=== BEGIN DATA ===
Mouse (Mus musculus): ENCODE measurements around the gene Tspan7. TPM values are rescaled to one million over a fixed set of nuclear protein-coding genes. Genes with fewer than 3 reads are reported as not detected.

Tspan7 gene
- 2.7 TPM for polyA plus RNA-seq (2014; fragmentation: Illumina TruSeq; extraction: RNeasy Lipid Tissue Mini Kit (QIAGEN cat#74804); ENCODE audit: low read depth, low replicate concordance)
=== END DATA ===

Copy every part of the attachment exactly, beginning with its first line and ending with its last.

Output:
Mouse (Mus musculus): ENCODE measurements around the gene Tspan7. TPM values are rescaled to one million over a fixed set of nuclear protein-coding genes. Genes with fewer than 3 reads are reported as not detected.

Tspan7 gene
- 2.7 TPM for polyA plus RNA-seq (2014; fragmentation: Illumina TruSeq; extraction: RNeasy Lipid Tissue Mini Kit (QIAGEN cat#74804); ENCODE audit: low read depth, low replicate concordance)